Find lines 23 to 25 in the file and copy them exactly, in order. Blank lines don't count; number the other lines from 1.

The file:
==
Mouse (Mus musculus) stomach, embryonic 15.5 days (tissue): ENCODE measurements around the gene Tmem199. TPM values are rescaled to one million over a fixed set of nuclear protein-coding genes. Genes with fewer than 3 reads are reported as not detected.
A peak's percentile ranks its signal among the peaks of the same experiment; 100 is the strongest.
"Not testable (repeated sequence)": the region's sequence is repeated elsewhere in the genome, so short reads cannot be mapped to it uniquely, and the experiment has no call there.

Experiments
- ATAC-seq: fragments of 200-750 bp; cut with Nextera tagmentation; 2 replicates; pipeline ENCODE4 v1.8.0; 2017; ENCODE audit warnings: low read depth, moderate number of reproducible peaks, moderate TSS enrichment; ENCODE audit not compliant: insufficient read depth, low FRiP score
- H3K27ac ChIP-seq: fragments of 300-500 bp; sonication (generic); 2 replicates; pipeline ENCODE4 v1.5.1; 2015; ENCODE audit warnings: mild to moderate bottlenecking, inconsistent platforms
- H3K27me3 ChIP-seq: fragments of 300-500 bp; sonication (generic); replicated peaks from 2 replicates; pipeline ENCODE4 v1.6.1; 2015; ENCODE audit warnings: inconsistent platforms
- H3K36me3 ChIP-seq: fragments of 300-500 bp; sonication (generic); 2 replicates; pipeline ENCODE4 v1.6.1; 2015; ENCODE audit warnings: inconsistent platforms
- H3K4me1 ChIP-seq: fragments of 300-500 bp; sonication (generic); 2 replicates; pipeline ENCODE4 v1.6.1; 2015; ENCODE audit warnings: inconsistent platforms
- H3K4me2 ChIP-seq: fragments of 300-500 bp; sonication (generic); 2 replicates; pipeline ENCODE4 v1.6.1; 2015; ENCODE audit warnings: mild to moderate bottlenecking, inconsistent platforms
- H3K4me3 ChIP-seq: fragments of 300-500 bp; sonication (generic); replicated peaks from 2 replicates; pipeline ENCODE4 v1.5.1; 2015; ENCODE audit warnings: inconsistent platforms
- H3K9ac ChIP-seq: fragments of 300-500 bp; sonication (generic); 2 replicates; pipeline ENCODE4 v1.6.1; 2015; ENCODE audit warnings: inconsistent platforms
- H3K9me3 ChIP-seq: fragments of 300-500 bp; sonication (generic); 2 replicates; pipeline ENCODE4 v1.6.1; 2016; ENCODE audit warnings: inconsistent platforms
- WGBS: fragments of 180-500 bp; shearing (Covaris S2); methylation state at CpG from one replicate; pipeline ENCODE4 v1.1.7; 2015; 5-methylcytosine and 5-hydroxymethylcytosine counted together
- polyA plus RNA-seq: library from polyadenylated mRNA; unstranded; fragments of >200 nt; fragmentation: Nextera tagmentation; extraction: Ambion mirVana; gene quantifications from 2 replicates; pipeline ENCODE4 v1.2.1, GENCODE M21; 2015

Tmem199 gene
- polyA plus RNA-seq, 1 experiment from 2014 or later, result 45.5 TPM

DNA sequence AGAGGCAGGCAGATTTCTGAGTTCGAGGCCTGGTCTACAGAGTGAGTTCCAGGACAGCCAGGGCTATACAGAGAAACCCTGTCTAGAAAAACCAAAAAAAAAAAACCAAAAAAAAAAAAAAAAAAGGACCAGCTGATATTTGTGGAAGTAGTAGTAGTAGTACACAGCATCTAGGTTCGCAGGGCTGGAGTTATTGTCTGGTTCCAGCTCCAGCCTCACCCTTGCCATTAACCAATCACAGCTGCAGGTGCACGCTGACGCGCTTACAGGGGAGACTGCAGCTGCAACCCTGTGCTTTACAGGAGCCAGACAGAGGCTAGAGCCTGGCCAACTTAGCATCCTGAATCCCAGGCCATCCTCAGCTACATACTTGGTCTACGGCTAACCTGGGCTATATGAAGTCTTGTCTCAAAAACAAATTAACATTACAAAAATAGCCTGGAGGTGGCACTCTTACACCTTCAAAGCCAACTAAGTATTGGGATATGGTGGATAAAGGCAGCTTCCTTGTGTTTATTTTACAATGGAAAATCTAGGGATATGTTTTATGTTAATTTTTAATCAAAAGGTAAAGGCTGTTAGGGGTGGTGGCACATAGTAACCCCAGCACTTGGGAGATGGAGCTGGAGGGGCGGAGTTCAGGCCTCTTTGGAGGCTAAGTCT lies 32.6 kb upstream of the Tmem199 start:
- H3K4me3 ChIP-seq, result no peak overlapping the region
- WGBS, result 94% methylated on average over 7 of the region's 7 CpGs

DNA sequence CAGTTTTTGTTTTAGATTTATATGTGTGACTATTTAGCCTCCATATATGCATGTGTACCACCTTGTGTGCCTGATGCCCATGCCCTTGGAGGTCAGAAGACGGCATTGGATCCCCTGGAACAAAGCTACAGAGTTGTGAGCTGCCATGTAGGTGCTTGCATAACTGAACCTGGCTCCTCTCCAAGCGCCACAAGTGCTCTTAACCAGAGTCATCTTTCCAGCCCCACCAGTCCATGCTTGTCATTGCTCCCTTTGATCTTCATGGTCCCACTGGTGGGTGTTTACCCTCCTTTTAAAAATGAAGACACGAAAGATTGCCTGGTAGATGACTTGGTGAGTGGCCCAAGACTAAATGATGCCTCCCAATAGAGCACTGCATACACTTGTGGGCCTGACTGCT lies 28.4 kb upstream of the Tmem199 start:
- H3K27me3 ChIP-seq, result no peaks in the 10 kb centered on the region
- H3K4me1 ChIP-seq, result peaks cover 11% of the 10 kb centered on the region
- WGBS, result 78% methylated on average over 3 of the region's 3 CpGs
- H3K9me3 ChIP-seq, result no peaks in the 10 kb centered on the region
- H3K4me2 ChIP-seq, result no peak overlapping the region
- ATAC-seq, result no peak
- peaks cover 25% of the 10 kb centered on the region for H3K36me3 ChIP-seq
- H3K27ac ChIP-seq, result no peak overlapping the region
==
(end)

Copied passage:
- H3K4me1 ChIP-seq, result peaks cover 11% of the 10 kb centered on the region
- WGBS, result 78% methylated on average over 3 of the region's 3 CpGs
- H3K9me3 ChIP-seq, result no peaks in the 10 kb centered on the region